Paging Obama supporters: What's your favorite liberal movie?
Call me crazy, call me irresponsible, call me just darned contrarian, but I'm a lefty who loves to read right-wing blogs. One of my favorites, Dirty Harry's Place, which is run by the screenwriter John Nolte, is the place to go if you want to read the strict conservative constructionist take on why Hollywood liberals are such dim bulbs and phonies. Hardly a week goes by without Dirty Harry taking a nasty shot at what he views as the American-hating excesses of Paul Haggis, Tim Robbins, Barack Obama, anyone involved with Steven Soderbergh's "Che" and -- did I already mention Paul Haggis? I rarely agree with DH's politics, but he writes with such verve and has such an unabashed love of movies that I'm willing to let most of his Sean Hannity-style rants pass.
But today Dirty Harry has something more fun going on. He's asking his readers to vote for their favorite liberal Hollywood film. When I visited the site this morning, "Dr. Strangelove" was winning, with 55 votes; "Apocalypse Now" was in 2nd place with 42 votes; "Planet of the Apes" (I'm assuming since DH is such a traditionalist that we're talking about the 1968 Charleton Heston version) was in 3rd place with 36 votes; "Full Metal Jacket" was 4th with 28 votes and "RoboCop" was 5th with 25 votes (I guess you have to be a real conservative to see "RoboCop" as a liberal movie).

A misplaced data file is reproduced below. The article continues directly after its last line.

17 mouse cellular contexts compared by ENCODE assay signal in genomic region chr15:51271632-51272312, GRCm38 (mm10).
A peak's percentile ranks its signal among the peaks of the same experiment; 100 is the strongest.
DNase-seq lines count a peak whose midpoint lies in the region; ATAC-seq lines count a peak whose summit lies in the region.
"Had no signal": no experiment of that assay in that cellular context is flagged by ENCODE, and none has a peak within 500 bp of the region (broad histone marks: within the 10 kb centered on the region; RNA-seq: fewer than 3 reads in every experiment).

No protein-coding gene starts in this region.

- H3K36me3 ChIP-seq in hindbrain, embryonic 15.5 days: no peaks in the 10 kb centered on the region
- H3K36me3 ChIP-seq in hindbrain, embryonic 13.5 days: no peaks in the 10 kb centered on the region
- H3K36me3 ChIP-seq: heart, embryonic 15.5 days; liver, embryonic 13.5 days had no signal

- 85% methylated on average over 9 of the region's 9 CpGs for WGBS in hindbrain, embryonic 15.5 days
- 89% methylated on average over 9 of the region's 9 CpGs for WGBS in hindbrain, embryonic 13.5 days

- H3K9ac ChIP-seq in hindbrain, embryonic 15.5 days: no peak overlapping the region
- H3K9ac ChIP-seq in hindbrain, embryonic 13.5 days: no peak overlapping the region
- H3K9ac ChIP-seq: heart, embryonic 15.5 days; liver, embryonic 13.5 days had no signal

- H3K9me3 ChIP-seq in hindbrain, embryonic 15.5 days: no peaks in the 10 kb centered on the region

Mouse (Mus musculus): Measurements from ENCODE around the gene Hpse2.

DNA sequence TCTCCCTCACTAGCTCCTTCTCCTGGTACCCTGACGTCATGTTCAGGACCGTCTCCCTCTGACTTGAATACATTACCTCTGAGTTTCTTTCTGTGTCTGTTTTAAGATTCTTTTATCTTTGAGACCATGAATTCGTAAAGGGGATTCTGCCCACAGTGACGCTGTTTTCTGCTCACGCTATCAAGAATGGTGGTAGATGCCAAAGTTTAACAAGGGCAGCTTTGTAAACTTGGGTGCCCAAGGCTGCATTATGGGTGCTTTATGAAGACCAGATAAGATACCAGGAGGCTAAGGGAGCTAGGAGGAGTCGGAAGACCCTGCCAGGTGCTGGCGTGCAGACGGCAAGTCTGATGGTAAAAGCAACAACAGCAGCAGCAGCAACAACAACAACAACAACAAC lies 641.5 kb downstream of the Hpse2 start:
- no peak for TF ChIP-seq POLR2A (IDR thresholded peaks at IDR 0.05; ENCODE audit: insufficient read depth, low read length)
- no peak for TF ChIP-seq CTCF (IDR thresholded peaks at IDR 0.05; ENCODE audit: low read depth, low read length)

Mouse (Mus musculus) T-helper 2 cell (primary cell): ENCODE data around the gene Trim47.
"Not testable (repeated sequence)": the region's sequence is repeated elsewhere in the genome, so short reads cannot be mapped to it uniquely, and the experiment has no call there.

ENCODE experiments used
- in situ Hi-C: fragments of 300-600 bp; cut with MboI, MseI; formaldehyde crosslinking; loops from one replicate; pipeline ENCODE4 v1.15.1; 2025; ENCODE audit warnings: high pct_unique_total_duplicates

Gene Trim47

But why should all of Dirty Harry's conservative readers have all the fun? Or unfairly ignore some worthy die-hard liberal entries? I think everyone should head over to Dirty Harry's Place and put some free-thinking cinematic energy into the voting. There are plenty of worthy candidates on his list, including (hint, hint) "MASH," "Three Days of the Condor" and "Thelma & Louise," a movie you'd never expect to see screened in the Alaska governor's mansion. There are also a host of liberal do-gooder films that are faring badly, with hardly any of Dirty Harry's fans voting for "Norma Rae" (no one likes a pushy union activist), "A Civil Action" (big corporations never knowingly poison the populace) and "Missing" (foreign dictators shouldn't be punished for any totalitarian excess). Needless to say, "Reds," Warren Beatty's admiring portrait of John Reed's involvement in the Russian Revolution, isn't faring so well either.
So get over there and vote. It's good practice for that "other" election coming up soon.
Photo of Paul Haggis by Claudio Onorati/EPA.